Everest and K2 see how every year many expeditions reach their summit. In fact the agglomeration of climbers in the Everest base camp is starting to be a major problem, just remember the catastrophe of the last Nepalese earthquake.
Of the 40 highest mountains in the world, only two remained unreached in 1985. Since 1992 only one remains, the Gangkhar Puensum. Located in Bhutan, it ranks 45th among the highest in the world (40th according to other sources) with a height of 7,570 meters. It is considered the highest mountain in the world that has never been climbed.
The reason it’ s never been crowned are several. Bhutan only allowed climbing between 1983 and 1994. And in 2004 it was completely banned at all the country’s summits because of religious beliefs.
There is the possibility of ascending from the Chinese side, as the mountain is located on the border between the two countries. However, they do not agree and the territorial dispute over the 269 square kilometers of territory that includes the northern facade of the mountain is still in dispute.
China insists that the border runs through the summit, leaving half for each country. Bhutan claims the entire mountain.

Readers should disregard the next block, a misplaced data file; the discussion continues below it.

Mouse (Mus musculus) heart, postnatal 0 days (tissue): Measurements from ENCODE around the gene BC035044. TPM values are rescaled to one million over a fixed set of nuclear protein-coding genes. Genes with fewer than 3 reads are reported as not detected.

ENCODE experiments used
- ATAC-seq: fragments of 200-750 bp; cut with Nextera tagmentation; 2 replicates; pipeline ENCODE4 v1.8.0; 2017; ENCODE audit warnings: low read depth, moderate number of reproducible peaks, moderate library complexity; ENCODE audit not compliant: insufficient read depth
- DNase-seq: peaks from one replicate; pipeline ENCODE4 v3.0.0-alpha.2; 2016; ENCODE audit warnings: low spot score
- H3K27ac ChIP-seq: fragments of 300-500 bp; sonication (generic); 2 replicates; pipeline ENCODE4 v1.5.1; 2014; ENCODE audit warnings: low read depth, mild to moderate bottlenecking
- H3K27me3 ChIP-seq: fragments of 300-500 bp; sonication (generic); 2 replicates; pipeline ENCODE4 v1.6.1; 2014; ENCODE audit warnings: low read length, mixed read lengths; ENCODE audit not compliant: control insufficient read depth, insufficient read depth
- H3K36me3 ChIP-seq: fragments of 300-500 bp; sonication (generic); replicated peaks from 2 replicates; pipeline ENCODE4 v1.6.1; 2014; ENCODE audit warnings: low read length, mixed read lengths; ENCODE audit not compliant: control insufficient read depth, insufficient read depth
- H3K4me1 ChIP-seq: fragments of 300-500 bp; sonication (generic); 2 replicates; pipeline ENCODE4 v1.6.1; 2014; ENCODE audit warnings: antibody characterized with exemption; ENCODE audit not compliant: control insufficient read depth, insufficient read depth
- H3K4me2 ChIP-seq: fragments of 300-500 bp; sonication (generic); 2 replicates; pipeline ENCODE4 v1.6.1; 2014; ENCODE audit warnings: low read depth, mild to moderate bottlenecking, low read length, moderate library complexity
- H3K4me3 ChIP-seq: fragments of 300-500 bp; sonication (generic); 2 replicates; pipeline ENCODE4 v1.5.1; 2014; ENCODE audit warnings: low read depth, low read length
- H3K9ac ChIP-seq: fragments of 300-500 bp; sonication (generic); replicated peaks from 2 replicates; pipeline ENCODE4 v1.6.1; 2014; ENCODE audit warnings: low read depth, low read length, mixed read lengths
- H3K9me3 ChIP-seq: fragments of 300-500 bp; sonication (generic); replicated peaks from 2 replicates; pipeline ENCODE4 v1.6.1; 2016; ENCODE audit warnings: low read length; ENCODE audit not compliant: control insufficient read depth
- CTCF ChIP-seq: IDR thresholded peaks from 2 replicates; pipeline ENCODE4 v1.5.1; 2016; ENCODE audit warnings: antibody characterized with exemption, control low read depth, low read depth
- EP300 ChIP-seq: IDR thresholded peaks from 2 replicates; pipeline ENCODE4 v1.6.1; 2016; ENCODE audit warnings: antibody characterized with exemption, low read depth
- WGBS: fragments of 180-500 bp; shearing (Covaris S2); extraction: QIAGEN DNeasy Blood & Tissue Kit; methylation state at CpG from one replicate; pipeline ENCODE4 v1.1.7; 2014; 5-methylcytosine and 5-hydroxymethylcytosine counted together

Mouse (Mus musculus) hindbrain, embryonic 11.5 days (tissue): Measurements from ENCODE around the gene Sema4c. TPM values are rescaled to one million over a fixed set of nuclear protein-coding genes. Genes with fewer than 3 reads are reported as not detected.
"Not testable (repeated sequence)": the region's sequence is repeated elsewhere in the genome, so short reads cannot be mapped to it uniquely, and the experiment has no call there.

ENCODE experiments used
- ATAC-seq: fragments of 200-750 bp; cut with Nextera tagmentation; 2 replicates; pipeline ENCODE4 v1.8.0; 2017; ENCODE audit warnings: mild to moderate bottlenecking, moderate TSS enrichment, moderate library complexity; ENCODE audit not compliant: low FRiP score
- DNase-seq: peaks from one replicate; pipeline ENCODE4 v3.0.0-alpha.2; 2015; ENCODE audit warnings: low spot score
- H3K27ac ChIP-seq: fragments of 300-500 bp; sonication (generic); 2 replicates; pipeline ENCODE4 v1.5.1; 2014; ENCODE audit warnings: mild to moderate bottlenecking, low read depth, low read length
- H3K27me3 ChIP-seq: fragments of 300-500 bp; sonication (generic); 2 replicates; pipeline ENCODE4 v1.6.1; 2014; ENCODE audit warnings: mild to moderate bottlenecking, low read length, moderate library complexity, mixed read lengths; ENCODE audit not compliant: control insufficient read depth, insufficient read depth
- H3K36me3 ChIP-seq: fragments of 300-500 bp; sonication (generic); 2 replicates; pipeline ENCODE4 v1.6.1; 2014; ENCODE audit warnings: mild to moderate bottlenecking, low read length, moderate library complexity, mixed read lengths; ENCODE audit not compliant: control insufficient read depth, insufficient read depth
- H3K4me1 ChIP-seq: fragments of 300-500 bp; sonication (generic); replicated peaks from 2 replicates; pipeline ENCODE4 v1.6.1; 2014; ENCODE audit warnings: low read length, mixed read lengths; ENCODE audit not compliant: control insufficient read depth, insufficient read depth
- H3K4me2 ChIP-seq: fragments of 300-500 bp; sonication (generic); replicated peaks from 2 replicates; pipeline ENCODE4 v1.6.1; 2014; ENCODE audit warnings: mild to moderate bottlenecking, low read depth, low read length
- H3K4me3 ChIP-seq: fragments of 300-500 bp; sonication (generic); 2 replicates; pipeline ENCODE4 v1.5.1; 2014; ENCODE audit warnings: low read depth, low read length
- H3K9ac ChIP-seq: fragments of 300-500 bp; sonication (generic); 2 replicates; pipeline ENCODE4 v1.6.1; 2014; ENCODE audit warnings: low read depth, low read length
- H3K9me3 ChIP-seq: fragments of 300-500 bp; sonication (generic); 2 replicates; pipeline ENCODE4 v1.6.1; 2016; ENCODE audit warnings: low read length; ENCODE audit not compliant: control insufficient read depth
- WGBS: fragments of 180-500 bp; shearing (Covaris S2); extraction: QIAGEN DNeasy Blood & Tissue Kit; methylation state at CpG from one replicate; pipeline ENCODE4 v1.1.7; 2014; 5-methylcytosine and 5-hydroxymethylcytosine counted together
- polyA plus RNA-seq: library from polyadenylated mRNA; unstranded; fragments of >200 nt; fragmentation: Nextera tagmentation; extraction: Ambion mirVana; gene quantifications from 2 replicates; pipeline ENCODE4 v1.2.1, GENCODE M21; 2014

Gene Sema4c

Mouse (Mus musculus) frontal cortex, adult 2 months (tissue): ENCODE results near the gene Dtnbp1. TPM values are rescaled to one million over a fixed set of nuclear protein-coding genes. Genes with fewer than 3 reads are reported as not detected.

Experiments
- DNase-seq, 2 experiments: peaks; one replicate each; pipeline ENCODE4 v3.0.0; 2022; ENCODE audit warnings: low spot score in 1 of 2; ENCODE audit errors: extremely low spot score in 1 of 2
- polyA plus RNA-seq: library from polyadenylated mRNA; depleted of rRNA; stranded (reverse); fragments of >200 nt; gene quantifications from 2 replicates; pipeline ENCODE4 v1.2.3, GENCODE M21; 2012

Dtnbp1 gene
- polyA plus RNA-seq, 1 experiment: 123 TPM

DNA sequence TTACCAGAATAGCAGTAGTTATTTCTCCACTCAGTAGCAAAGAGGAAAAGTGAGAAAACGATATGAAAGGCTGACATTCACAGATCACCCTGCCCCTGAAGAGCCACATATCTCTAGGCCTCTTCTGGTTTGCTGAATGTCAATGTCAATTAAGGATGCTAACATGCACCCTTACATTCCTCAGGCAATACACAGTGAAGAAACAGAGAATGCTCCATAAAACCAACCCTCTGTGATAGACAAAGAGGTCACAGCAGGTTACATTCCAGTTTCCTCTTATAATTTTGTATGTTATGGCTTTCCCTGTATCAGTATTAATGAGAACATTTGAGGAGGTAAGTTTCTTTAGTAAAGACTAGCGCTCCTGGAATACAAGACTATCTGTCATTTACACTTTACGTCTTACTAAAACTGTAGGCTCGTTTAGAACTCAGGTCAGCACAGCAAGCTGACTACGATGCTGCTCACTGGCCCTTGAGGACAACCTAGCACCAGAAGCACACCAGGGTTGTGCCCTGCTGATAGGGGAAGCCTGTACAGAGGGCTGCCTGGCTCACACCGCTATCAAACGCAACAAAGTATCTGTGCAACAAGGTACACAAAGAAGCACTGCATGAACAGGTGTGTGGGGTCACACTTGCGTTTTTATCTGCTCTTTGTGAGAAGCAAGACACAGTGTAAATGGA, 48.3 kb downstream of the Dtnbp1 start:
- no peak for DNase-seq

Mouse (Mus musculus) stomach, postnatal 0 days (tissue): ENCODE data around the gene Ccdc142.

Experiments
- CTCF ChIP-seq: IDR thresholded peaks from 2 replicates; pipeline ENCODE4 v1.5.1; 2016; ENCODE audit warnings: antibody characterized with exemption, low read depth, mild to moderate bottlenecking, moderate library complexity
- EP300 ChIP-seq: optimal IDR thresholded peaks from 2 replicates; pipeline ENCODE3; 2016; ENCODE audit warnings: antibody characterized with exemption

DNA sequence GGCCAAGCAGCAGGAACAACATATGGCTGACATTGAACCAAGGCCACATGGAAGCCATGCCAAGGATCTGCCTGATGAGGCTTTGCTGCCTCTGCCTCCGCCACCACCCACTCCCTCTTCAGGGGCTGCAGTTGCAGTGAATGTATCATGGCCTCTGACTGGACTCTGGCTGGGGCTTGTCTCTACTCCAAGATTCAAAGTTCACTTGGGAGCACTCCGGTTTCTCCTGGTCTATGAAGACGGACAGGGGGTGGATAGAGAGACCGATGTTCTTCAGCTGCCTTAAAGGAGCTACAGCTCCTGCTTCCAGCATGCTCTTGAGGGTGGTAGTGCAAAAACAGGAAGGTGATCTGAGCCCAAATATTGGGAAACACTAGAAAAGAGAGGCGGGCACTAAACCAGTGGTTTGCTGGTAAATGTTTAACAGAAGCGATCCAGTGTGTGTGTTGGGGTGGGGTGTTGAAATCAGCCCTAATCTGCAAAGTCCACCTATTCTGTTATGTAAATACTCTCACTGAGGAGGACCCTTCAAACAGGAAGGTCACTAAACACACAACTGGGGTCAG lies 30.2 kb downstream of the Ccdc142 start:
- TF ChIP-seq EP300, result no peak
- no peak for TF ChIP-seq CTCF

During the decade when it was possible to ascend the Gangkhar Puensum from Bhutan, only four attempts were made, and all failed. From the Chinese side there was an attempt in 1998 by a Japanese expedition, but they were eventually denied permission because of the territorial dispute.
They had to divert to a subsidiary summit, the Gangkhar Puensum North or Liankang Kangri, which rises 7,535 meters.
In spite of having been measured for the first time in 1922 the maps are usually quite inaccurate with respect to their situation and altitude. So much so that the first team that attempted the ascent was not even able to find it.
Of course today the Gangkhar Puensum is the dream of any professional mountaineer, the place where everyone would like to go.
Not so much because of the difficulty of the ascent but because it is the last of the great summits that still awaits its heroes.
This article was first published on our Spanish Edition on September 28, 2015. Puedes leer la versión en español en La montaña más alta de la Tierra a la que nadie ha subido nunca